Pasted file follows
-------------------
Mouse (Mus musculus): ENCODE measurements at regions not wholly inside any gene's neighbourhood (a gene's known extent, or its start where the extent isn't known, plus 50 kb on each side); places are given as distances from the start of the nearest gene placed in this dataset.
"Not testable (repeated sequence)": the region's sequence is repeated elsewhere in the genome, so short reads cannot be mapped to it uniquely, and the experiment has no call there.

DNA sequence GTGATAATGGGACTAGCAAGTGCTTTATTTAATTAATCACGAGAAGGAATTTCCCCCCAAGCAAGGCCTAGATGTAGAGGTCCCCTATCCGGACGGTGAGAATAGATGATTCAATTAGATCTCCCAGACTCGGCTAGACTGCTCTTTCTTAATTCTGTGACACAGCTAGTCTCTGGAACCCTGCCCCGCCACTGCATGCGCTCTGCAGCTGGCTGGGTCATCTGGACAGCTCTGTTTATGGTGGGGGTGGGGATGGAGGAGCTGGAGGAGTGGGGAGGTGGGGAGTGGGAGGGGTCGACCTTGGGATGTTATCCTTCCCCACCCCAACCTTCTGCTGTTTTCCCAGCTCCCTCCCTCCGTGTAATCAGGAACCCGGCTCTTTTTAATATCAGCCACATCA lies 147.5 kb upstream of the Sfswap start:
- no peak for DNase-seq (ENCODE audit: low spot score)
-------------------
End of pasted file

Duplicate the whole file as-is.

Mouse (Mus musculus): ENCODE measurements at regions not wholly inside any gene's neighbourhood (a gene's known extent, or its start where the extent isn't known, plus 50 kb on each side); places are given as distances from the start of the nearest gene placed in this dataset.
"Not testable (repeated sequence)": the region's sequence is repeated elsewhere in the genome, so short reads cannot be mapped to it uniquely, and the experiment has no call there.

DNA sequence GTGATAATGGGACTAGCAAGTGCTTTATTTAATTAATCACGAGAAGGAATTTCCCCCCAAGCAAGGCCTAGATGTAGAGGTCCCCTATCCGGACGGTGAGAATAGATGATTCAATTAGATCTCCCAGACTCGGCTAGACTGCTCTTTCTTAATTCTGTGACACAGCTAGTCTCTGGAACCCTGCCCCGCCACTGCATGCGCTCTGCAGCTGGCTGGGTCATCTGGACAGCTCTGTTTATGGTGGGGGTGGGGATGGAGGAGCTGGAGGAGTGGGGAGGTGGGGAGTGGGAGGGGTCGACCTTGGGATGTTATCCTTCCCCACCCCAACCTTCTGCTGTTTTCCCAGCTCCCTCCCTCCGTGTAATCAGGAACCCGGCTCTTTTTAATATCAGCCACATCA lies 147.5 kb upstream of the Sfswap start:
- no peak for DNase-seq (ENCODE audit: low spot score)